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Isn't a Tall-Boy a different name for a blooper? I thought it was, so its not a staysail but flies beyond and below the spinnaker in the days of old when boats raced dead downwind.


At the age of the kites I would be loath to fly them in high wind, Joli has more nerve than me on the 3/4 oz... I would have that down at 20 true, and the 1 1/2 oz down by 25T and either down by 20 apparent.

I'd sure be pulling them out on the lawn and taking a photo of them and we can tell you what type they are... they wont be asymmetric if they are Tall Boy vintage.

Of course you could just invite Joli and me for a quick lap around the bay and we can have some fun with your new found kites!!!!!!!!
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Old 25-08-2009, 09:35   #6
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You guys aren't trying to kill me now are you :-)
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Old 25-08-2009, 18:31   #7
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You guys aren't trying to kill me now are you :-)
Nope. Just gunna show you that your boat can surf real well
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Old 27-08-2009, 12:30   #8
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Not much experience input here. Should I make the assumption that not many cruisers are using any spinnakers?
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Old 27-08-2009, 12:33   #9
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I absolutely loved my asym-in-a-sock up on the Chesapeake Bay, but used it only twice in the Caribbean.
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Old 27-08-2009, 12:51   #10
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Nothing wrong with only sailing white sails. We've raced a bit so are comfortable with free flying sails and tend to fly them when possible.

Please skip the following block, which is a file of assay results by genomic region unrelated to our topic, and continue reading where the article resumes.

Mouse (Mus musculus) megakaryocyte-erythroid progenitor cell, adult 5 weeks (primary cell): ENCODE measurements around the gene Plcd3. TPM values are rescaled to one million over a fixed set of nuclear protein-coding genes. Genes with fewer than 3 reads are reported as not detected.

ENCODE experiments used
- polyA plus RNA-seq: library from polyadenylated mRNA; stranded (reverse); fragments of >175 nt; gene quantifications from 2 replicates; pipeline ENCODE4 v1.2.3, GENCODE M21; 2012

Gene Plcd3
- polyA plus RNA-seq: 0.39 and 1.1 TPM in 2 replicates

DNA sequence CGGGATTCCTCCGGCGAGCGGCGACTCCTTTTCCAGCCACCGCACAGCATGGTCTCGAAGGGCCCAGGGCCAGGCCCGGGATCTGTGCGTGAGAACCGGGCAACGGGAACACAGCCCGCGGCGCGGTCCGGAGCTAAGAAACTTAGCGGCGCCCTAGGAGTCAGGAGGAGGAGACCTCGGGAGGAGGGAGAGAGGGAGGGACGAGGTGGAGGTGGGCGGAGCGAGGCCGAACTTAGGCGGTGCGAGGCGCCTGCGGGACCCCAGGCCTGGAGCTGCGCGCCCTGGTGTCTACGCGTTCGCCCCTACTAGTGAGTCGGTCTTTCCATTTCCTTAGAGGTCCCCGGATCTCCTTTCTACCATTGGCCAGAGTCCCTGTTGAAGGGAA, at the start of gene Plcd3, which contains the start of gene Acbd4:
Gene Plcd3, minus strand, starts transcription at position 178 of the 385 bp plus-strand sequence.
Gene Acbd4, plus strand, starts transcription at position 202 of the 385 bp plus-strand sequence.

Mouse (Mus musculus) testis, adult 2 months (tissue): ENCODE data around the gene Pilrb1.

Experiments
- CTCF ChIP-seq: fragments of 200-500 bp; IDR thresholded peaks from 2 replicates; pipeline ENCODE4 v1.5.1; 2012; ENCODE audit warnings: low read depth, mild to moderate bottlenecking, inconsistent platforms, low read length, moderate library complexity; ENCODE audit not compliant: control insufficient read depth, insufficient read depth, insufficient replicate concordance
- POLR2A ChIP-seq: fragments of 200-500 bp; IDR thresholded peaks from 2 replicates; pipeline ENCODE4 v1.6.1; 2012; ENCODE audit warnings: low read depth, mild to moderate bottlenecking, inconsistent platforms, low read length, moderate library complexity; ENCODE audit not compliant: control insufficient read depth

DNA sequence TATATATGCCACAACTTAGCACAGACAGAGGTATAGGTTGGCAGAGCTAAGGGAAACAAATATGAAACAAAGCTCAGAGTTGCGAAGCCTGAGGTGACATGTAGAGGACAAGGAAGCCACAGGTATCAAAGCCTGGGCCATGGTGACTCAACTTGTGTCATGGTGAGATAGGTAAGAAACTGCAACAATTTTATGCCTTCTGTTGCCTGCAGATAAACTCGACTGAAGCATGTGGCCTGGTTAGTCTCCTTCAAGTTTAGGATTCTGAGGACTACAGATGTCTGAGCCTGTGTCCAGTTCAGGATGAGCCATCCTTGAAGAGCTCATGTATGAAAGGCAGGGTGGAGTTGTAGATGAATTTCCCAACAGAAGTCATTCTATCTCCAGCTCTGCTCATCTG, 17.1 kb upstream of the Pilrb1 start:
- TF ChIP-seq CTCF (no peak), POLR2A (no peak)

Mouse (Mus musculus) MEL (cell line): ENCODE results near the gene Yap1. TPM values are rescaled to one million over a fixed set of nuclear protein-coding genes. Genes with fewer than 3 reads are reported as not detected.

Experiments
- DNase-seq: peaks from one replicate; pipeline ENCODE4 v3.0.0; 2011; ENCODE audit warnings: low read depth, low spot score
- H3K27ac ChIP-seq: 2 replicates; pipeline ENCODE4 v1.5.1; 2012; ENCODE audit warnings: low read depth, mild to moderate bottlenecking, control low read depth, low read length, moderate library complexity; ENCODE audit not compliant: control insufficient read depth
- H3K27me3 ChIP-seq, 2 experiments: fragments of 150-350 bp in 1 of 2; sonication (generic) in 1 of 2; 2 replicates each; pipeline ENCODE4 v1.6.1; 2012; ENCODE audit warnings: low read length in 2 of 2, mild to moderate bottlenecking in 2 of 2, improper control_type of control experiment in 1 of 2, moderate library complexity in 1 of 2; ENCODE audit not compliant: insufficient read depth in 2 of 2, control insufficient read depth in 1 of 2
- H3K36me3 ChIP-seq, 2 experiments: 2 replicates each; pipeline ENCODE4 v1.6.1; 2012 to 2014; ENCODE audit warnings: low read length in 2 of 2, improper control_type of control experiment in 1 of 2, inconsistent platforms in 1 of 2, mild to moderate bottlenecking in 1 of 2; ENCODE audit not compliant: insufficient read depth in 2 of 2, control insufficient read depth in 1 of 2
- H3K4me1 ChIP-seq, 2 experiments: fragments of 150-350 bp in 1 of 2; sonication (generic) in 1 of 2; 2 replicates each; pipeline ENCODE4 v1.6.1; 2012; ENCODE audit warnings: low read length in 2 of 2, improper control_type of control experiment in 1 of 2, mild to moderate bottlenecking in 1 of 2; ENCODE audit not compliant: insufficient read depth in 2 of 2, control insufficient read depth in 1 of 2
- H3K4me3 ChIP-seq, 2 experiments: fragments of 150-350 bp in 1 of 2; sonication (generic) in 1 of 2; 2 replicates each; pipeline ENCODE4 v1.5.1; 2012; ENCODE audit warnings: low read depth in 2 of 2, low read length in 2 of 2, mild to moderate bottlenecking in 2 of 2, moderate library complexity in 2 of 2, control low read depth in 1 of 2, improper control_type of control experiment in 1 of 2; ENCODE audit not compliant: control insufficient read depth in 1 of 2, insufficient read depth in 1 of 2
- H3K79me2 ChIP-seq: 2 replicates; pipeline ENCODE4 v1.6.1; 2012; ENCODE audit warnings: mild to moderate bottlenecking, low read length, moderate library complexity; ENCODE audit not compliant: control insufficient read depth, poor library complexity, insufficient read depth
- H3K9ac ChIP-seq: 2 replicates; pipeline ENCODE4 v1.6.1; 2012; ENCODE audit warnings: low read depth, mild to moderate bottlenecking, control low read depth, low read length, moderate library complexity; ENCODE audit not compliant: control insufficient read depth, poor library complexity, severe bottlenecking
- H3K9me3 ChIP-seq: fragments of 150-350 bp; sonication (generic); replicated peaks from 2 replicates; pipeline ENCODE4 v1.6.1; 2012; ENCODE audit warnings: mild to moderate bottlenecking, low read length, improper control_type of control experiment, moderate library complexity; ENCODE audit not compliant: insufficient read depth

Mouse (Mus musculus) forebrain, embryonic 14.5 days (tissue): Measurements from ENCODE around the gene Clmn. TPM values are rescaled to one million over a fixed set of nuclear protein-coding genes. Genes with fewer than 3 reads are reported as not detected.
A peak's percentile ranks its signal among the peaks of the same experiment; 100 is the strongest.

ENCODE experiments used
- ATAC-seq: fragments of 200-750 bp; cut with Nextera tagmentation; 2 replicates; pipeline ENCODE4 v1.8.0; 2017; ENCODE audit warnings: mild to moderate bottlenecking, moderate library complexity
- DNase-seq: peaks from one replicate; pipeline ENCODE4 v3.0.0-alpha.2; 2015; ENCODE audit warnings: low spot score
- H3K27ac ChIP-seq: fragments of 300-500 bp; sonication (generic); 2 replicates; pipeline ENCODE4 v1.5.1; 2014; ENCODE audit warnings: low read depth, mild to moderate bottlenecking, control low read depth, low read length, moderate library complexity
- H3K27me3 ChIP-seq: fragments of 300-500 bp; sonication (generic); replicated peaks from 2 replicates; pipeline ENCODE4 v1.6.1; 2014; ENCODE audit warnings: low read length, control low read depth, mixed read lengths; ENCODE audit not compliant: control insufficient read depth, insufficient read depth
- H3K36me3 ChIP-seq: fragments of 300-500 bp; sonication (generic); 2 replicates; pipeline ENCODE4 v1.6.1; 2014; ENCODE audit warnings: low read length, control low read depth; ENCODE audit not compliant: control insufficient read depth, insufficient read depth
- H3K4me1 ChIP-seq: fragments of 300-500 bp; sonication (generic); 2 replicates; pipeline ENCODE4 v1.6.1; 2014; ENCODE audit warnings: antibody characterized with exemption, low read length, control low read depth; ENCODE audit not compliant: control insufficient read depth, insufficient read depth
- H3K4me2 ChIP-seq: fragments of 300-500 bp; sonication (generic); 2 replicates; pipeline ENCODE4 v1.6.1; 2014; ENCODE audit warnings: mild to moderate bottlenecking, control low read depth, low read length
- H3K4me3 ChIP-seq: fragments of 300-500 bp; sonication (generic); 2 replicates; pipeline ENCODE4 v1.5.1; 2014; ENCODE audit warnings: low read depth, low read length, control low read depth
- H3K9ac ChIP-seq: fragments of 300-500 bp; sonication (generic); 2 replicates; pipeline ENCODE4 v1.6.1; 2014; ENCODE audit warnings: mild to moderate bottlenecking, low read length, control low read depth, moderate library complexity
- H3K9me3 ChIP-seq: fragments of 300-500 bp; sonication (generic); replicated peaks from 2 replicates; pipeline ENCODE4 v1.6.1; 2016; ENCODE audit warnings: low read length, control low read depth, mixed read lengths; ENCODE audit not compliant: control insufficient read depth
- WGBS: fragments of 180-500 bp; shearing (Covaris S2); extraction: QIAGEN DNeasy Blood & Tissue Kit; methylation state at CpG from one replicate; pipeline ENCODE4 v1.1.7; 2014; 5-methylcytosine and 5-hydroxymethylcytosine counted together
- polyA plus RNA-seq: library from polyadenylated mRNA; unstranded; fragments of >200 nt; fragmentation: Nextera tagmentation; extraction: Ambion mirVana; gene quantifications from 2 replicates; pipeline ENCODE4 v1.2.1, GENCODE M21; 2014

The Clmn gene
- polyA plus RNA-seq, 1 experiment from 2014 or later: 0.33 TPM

Here we are daysailing (my wife and I) with an assy kite in a sock, the breeze was light, maybe mid teens. We did not bother with the pole and since this was only a short jump (30 miles) we did not bother to roll and secure the lazy cradle.

The decision to fly kites is totally yours, there is no right or wrong answer.

Oh, a tall boy would be a sweat staysail to have iin this configuration. It re-attaches flow to the back side of the main.




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Not much experience input here. Should I make the assumption that not many cruisers are using any spinnakers?
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Old 03-09-2009, 16:50   #11
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So I currently have the 3/4 oz and 1.5 oz spinnakers out on the grass. Both are symeterical. I looked them up in my "book" and now know the 3/4 oz is a running cut and the other a combo cut. So tomorrow the wind is forecasted to be 5-10 knots and I'm going to take the 1.5 oz out and try it (because that one is in a sock). And if I survive that I'm going to fly it over the weekend for a 50 KM passage that is forecasted to be 10 knots where if the predicted wind direction holds will be running both there and back (like the weather guys don't lie). So if you don't hear from me in a few days; YOU KILLED ME :-)
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Old 03-09-2009, 17:36   #12
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So if you don't hear from me in a few days; YOU KILLED ME :-)
Ahhhh you'll love it!